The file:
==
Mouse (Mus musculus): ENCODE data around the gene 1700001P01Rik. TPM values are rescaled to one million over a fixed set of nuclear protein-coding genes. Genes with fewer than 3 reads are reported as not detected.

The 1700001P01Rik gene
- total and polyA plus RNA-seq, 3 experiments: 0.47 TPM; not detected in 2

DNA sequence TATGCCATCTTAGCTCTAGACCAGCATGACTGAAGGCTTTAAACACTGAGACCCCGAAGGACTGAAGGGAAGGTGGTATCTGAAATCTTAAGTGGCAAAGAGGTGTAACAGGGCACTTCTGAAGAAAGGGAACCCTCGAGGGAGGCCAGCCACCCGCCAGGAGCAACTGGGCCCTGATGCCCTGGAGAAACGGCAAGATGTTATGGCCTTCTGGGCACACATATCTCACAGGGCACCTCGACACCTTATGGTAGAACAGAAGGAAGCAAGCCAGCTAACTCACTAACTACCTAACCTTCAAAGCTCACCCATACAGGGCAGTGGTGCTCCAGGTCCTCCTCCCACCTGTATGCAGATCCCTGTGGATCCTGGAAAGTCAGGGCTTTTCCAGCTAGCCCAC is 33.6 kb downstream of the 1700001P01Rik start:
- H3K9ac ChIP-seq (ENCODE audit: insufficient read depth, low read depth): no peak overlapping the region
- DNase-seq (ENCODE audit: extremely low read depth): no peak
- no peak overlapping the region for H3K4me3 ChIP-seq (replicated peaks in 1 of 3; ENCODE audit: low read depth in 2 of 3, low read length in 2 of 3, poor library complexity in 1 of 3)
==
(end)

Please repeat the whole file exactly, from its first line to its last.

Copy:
Mouse (Mus musculus): ENCODE data around the gene 1700001P01Rik. TPM values are rescaled to one million over a fixed set of nuclear protein-coding genes. Genes with fewer than 3 reads are reported as not detected.

The 1700001P01Rik gene
- total and polyA plus RNA-seq, 3 experiments: 0.47 TPM; not detected in 2

DNA sequence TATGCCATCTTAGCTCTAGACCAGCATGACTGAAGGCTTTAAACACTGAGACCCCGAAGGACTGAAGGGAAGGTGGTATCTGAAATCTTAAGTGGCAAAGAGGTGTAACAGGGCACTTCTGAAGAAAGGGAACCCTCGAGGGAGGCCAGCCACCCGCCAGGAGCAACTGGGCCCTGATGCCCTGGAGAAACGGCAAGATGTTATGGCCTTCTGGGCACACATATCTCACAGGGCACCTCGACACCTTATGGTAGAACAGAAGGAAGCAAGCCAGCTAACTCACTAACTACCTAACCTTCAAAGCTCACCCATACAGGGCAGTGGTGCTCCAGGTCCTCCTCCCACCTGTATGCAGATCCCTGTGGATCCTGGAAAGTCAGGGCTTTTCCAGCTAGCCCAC is 33.6 kb downstream of the 1700001P01Rik start:
- H3K9ac ChIP-seq (ENCODE audit: insufficient read depth, low read depth): no peak overlapping the region
- DNase-seq (ENCODE audit: extremely low read depth): no peak
- no peak overlapping the region for H3K4me3 ChIP-seq (replicated peaks in 1 of 3; ENCODE audit: low read depth in 2 of 3, low read length in 2 of 3, poor library complexity in 1 of 3)